MISCHA SPOLIANSKY – Film Music: Voice in the Night; The Happiest Days of your Life; The Man who could work Miracles; The Ghost Goes West; King Solomon’s Mines; North West Frontier; Dedication – Roderick Elms, p./ BBC Concert Orch./Rumon Gamba – Chandos

by | Feb 17, 2010 | Classical CD Reviews | 0 comments

MISCHA SPOLIANSKY – Film Music:  Voice in the Night; The Happiest Days of your Life; The Man who could work Miracles; The Ghost Goes West; King Solomon’s Mines; North West Frontier; Dedication – Mark Coles, bass / Roderick Elms, piano / BBC Concert Orchestra / Rumon Gamba –  Chandos Movies CHAN10543 [Distr. by Naxos]  73:03 *****:

Mischa Spoliansky (1898-1985) lived in Warsaw, Vienna, Dresden and Berlin as child and young man, studying at the Stern Conservatory in Berlin and becoming a friend of Max Reinhardt with whom he worked on several productions. Like so many, he was expelled from Germany in 1933 and went to London with his wife and young family.

He was soon spotted by Alexander Korda and for him wrote his first film score for the 1935 production, “The Ghost Goes West” telling of the sale of a Scottish castle bought by an American, dismantled and rebuilt in the US, complete with ghost. The Scottish flavour to the Prelude is quite delicious.

“Sanders of the River”, another Korda picture, was also released in 1935, in the US with the title “Bosambo” and starred Paul Robeson, playing the part of Bosambo. Robeson later regretted making the film, feeling that he had played a caricature. While the film is very much of its time, pre-War British colonialism, the music, songs written for Robeson, survives nicely on its own. Robeson’s own recordings have been issued on just about every recording medium going, and are still available, sounding superb in a recent box from EMI. However, this new recording has Mark Coles thoroughly in the idiom, “Congo Lullaby” (My Little Black Dove) sounding especially moving. Coles has a deep rich voice much like Robeson’s, and with the benefit of Chandos’s first-rate engineering the results are quite captivating.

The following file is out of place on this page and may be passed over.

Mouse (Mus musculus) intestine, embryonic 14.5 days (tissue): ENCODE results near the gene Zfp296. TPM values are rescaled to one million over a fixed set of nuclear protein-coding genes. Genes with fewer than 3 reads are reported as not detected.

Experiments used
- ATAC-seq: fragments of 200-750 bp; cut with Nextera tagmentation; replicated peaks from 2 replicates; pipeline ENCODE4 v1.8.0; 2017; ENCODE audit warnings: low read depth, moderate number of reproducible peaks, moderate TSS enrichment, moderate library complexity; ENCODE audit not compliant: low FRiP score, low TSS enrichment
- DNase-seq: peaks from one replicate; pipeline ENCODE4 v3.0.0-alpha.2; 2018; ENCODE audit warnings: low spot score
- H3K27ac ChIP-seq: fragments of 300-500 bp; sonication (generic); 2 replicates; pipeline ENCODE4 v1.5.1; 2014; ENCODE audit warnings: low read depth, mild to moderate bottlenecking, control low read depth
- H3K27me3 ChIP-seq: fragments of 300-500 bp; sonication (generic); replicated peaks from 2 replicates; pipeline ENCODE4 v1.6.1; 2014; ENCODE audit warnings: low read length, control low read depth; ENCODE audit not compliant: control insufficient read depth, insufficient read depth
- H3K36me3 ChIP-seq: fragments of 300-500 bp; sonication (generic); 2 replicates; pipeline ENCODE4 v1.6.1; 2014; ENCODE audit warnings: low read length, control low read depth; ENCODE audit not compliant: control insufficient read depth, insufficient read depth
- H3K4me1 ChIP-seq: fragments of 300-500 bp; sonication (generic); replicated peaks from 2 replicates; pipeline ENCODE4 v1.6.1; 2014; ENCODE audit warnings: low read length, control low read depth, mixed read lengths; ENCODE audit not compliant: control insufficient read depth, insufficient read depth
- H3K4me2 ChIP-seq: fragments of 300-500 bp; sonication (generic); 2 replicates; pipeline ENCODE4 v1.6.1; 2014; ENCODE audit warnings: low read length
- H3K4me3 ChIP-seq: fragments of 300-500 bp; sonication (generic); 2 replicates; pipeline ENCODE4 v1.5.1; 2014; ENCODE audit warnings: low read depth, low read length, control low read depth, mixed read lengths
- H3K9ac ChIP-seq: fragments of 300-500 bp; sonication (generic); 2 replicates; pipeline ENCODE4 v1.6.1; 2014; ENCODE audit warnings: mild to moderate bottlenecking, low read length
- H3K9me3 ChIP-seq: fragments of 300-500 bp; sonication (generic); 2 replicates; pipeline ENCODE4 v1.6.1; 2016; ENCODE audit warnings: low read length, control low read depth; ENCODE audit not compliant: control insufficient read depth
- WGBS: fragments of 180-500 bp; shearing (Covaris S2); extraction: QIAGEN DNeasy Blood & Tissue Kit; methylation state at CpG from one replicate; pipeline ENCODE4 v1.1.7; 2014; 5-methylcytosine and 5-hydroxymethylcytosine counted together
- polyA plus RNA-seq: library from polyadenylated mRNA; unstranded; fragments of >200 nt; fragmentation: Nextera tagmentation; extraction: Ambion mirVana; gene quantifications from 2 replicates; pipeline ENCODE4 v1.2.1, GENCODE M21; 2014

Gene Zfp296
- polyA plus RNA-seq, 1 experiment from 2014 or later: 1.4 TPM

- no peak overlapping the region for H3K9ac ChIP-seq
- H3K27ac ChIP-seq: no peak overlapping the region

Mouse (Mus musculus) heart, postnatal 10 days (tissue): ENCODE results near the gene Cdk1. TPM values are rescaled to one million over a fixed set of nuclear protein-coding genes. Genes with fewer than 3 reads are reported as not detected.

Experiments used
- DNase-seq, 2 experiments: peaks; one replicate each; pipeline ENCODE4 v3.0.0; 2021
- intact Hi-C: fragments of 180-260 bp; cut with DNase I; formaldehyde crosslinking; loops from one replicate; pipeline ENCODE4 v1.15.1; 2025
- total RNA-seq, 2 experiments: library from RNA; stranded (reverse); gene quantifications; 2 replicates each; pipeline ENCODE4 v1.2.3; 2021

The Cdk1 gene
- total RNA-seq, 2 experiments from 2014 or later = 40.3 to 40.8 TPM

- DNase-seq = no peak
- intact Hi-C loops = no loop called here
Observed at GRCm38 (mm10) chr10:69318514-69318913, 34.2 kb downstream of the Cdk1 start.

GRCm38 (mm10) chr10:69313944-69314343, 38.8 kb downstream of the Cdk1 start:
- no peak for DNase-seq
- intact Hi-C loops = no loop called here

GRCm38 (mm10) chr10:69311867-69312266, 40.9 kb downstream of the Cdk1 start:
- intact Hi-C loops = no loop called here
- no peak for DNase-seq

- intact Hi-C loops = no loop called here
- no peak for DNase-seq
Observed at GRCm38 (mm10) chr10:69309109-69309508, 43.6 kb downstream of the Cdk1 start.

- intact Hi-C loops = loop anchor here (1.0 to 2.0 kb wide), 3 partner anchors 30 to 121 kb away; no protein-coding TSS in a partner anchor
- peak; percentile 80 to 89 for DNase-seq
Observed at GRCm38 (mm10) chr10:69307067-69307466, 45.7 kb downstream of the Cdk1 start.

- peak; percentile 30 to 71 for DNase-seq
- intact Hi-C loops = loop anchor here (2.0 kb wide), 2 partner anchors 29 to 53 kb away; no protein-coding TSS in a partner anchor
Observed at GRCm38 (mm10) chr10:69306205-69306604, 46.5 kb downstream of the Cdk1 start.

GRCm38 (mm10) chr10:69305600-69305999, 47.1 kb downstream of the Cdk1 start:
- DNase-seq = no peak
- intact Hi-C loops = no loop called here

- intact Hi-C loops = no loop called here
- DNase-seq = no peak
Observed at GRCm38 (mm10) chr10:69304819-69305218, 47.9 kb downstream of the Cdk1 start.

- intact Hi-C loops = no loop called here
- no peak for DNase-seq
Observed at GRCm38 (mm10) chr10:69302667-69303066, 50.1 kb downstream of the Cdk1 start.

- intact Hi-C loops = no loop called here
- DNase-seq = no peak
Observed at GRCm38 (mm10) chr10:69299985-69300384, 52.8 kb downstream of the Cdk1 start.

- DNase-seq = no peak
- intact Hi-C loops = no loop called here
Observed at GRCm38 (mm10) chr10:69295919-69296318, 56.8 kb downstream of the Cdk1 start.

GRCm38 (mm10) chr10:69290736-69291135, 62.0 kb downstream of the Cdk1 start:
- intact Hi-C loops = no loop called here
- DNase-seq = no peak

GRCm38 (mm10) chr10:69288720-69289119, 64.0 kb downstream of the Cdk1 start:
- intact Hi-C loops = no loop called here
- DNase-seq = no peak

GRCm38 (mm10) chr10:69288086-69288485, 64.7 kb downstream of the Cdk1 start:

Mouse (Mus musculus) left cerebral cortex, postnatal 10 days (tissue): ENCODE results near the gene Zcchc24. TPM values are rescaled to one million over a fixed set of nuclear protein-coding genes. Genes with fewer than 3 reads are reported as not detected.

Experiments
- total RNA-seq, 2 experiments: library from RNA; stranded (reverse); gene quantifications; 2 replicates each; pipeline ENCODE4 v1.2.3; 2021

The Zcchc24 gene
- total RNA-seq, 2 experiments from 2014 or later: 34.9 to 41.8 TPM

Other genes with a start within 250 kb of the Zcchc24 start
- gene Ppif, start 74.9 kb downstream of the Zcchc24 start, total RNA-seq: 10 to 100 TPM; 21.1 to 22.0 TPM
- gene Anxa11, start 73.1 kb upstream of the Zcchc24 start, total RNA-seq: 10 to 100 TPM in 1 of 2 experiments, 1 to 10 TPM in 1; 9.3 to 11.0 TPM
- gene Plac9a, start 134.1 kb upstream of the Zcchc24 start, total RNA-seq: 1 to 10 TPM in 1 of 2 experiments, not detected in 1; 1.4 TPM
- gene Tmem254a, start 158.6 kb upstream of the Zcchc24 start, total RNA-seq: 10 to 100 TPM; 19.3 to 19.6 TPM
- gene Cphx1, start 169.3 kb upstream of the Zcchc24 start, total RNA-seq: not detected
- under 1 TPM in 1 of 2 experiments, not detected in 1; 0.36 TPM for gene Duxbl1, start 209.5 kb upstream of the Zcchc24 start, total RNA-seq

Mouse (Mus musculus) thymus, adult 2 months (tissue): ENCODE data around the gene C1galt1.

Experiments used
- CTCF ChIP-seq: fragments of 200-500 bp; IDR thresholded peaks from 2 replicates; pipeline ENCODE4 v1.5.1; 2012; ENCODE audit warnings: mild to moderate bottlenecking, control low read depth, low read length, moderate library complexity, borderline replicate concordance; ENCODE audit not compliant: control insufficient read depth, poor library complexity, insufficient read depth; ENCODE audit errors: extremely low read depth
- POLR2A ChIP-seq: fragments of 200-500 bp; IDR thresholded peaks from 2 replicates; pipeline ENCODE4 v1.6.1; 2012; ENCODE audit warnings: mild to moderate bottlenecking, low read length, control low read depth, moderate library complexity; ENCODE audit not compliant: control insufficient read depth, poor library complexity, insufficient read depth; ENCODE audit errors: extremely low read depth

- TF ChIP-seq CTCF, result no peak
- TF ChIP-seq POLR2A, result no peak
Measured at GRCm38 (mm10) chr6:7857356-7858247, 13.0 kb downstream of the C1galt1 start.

“King Solomon’s Mines” released in 1937 also starred Paul Robeson, and the suite here contains two more songs, not recorded for 78s at the time, and like so much this CD’s programme is a recording première. Mark Coles is accompanied beautifully and sensitively by the BBC Concert Orchestra, a band much experienced in playing for solo singers.

The previous year, 1936, saw Spoliansky write the music for a film based on an H.G .Wells story, “The Man Who Could Work Miracles”, something of an idealist fantasy starring Ralph Richardson and Roland Young, and the quirky score melds nicely with the action. There’s some lovely wind playing in this suite, especially by the flute and bassoon soloists. After the War, Spoliansky worked on “Wanted for Murder” in 1946, contributing, as Philip Lane writes in his excellent guide to this disc, a “Denham Concerto”. The mini-piano-concerto had become a popular conceit in film-making, especially it seems in Britain, and Spoliansky’s is as good as any, and very well played by Roderick Elms.  The music for “Idol of Paris” (1948) uses a similar construction.

The Galop from “The Happiest Days of Your Life” is a delightfully high-spirited romp much in the mould of Malcolm Arnold’s “St. Trinian’s” music. Opening the CD is the suite from “North-West Frontier” which Spoliansky scored in 1959. Described as a “Boy’s Own” adventure after the magazine for boys very popular until the end of the 1960s, it opens with a big bold theme for the prelude, has a delightful waltz and ends with a brief and muscular rendition of the “Eton Boating Song”.

Finally on the disc, from 1957, an organ solo, and very effective, written for the fine film “St. Joan”, starring Jean Seberg, John Gielgud, Anton Walbrook and Richard Widmark. John Wright plays the organ in Cheltenham College’s Chapel, a building with excellent acoustics, and is given top-class sound by the engineers.

In addition to writing the essay for the beautifully-presented booklet with its many black-and-white stills, Philip Lane has arranged the music for most of the tracks. The BBC Concert Orchestra, recorded in the Watford Colosseum, are on top from under the adventurous conductor Rumon Gamba. The Colosseum is a very fine recording venue and Chandos has provided superb, rich, warm sound for this issue.

— Peter Joelson

 

 

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